Reprinted with permission from Nokia’s Nuage Networks blog
Post-traumatic SDN? Read on…
On a bright spring day just three years back we found ourselves in Portland, at the rapidly growing OpenStack Summit. The Open Networking User Group (ONUG) had also just been formed, an organization that would grow just as rapidly in its appeal and influence. Open was the way, and the game was on. “I don’t care that it’s SDN. I care only if it solves my problem in an open way,” asserted one of the pioneers of the ONUG community repeatedly as wave after wave of “SDN-washing” rippled around him. The industry was certainly on to something, striving to make quanta of networking as easy to consume and manipulate as compute and storage had become. But as in most new technologies, early over-exuberance had some unintended consequences. “PTSDN”, an affliction that arises from persistent overexposure to generic SDN lingo and causes a range of adverse allergic reactions, kicked in even as good work by technologists continued for several years.
Now, fast forward three years and we can see some light at the end of the tunnel. The premise of the technology shift to programmable open networks that abstract complexity and act on policy-driven intent independent of the underlying infrastructure was strong enough to persevere. SDN-washing has subsided, replaced by a focus on a modest but growing number of key use cases and deployment models. Operationalization has indeed proven to be the cure for overcoming PTSDN. Whether in network overlays that span throughout and across datacenters, SD-WAN implementations that eliminate configuration complexity and accelerate turn-up and changes at remote sites, or in hybrid cloud scenarios where an enterprise’s DC infrastructure is securely and transparently augmented by public cloud resources using common policy, companies are adopting and deploying technology to address real IT challenges. Containers have been the talk of the town of late, and with most enterprises sporting a mix of VMs, containers and legacy apps running on bare metal, the flexibility to apply consistent policy across all instantiations of apps is paramount. ONUG, representing a cadre of industry leaders in several key verticals, has paved the way with workgroups active in each of these areas, as well as network visibility, security, federation and operational tools.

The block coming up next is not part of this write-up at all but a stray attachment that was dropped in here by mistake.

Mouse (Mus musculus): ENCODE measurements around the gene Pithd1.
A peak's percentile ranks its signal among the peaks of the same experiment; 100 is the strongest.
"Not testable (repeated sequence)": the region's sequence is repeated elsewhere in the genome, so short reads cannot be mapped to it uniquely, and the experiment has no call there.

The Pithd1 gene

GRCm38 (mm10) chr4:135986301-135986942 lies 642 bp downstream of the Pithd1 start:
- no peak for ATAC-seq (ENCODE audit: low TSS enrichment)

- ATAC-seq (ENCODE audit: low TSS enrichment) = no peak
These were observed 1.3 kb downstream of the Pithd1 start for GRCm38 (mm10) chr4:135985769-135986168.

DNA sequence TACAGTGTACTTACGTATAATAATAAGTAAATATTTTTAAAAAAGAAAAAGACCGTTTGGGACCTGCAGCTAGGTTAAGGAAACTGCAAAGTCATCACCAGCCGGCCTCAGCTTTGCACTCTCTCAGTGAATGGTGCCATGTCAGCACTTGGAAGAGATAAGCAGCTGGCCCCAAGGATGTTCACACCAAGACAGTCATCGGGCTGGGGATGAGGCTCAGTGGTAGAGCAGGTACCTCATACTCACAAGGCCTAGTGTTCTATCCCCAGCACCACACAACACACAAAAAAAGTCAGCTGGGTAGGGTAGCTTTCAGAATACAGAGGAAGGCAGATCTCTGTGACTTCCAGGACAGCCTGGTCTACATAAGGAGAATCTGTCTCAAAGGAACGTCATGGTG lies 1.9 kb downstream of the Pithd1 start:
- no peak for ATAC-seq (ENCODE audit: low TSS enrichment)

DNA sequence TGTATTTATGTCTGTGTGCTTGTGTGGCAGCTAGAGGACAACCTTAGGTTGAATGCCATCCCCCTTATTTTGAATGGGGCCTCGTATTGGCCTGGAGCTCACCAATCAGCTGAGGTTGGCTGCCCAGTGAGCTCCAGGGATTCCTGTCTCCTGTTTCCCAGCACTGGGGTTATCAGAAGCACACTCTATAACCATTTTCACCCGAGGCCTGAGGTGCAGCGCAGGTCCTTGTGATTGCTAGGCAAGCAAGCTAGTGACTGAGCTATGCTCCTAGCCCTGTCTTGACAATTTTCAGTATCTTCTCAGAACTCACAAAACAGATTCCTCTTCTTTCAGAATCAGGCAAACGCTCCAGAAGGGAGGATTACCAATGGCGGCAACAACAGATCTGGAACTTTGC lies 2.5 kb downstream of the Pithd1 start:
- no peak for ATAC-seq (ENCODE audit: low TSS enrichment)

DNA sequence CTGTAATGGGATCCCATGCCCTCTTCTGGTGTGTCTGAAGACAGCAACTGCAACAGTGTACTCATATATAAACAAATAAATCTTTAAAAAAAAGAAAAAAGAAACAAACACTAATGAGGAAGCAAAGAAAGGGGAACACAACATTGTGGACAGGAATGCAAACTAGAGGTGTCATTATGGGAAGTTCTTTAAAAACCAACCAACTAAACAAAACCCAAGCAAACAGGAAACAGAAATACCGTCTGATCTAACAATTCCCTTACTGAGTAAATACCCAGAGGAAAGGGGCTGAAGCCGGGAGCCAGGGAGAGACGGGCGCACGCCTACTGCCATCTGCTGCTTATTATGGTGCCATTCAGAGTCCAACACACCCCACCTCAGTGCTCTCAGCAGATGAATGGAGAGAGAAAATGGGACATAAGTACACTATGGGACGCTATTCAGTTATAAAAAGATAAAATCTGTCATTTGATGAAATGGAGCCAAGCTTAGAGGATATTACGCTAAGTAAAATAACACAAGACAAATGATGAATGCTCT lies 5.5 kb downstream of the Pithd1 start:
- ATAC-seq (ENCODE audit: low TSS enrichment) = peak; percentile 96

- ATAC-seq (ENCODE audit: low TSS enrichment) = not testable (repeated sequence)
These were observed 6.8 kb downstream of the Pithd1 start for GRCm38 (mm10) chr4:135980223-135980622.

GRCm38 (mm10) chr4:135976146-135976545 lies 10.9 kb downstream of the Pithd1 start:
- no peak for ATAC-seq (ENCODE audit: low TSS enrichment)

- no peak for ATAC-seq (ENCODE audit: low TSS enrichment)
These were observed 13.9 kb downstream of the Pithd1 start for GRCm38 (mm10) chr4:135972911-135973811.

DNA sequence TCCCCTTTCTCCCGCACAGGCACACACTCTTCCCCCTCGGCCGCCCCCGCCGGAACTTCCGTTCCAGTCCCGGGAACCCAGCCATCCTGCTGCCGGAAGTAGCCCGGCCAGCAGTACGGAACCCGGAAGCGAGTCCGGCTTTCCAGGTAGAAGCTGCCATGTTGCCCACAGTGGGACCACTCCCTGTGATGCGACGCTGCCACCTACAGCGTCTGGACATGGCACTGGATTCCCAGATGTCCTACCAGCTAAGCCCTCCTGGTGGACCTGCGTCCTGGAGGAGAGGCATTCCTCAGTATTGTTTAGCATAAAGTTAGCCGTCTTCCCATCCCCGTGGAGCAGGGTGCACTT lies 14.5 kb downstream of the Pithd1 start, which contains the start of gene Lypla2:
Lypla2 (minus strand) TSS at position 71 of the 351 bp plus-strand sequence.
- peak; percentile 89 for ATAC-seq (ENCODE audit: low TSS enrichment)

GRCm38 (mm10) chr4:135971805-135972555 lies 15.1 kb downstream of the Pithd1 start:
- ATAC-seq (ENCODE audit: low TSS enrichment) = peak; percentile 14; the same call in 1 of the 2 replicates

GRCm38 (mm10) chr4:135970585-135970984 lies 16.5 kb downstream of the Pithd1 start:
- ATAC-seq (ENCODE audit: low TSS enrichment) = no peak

As Mark Shuttleworth said recently, we have reached “the end of the beginning” in this journey of open cloud networking. But we have a long way to go. As of just a few months ago, an astounding 97% of the ONUG community still believes that their networks are largely closed. As the technology and organizations like ONUG that nurture it mature, the challenges before us shift to an operational nature. Driving the community of technologists to preserve the tenets of our mission while perfecting the deployment and operations of open networks are critical to continued success in the next phase of this journey. The good news is that enterprises are already banking on and betting on the real SDN for their DevOps environments and IT network infrastructure, as evidenced by the likes of Betfair/PaddyPower, BBVA, Barclays and others in the ONUG community.
To have thought that day in Portland that an infrastructure supporting 100M+ transactions a day (20x the NYSE volume) with over 3 Billion API calls would be leveraging programmable SDN networks would’ve gotten chuckles. Today, it’s true!
I only wonder what we will think of our current discussions three years from now. I can’t wait to find out.
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* PTSDN (Post-Traumatic Software Defined Networking): An affliction that occurs from persistent overexposure to generic SDN lingo, causing a range of adverse allergic reactions to further discussion